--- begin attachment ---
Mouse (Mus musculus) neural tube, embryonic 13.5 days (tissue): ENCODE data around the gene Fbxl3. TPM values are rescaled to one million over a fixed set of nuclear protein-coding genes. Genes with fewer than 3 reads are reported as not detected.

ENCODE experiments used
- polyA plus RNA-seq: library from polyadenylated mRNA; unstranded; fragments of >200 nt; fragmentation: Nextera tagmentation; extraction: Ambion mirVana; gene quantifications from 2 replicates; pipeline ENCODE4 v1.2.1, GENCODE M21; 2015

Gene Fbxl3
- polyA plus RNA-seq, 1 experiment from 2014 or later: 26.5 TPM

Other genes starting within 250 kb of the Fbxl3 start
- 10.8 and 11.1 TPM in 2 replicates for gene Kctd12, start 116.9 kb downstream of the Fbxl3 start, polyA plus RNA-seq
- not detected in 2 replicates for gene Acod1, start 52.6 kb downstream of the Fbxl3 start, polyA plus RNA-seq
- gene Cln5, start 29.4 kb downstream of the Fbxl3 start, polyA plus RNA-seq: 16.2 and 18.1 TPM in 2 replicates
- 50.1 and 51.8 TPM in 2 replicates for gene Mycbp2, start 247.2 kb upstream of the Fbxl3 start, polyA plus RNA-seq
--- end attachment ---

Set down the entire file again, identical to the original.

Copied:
Mouse (Mus musculus) neural tube, embryonic 13.5 days (tissue): ENCODE data around the gene Fbxl3. TPM values are rescaled to one million over a fixed set of nuclear protein-coding genes. Genes with fewer than 3 reads are reported as not detected.

ENCODE experiments used
- polyA plus RNA-seq: library from polyadenylated mRNA; unstranded; fragments of >200 nt; fragmentation: Nextera tagmentation; extraction: Ambion mirVana; gene quantifications from 2 replicates; pipeline ENCODE4 v1.2.1, GENCODE M21; 2015

Gene Fbxl3
- polyA plus RNA-seq, 1 experiment from 2014 or later: 26.5 TPM

Other genes starting within 250 kb of the Fbxl3 start
- 10.8 and 11.1 TPM in 2 replicates for gene Kctd12, start 116.9 kb downstream of the Fbxl3 start, polyA plus RNA-seq
- not detected in 2 replicates for gene Acod1, start 52.6 kb downstream of the Fbxl3 start, polyA plus RNA-seq
- gene Cln5, start 29.4 kb downstream of the Fbxl3 start, polyA plus RNA-seq: 16.2 and 18.1 TPM in 2 replicates
- 50.1 and 51.8 TPM in 2 replicates for gene Mycbp2, start 247.2 kb upstream of the Fbxl3 start, polyA plus RNA-seq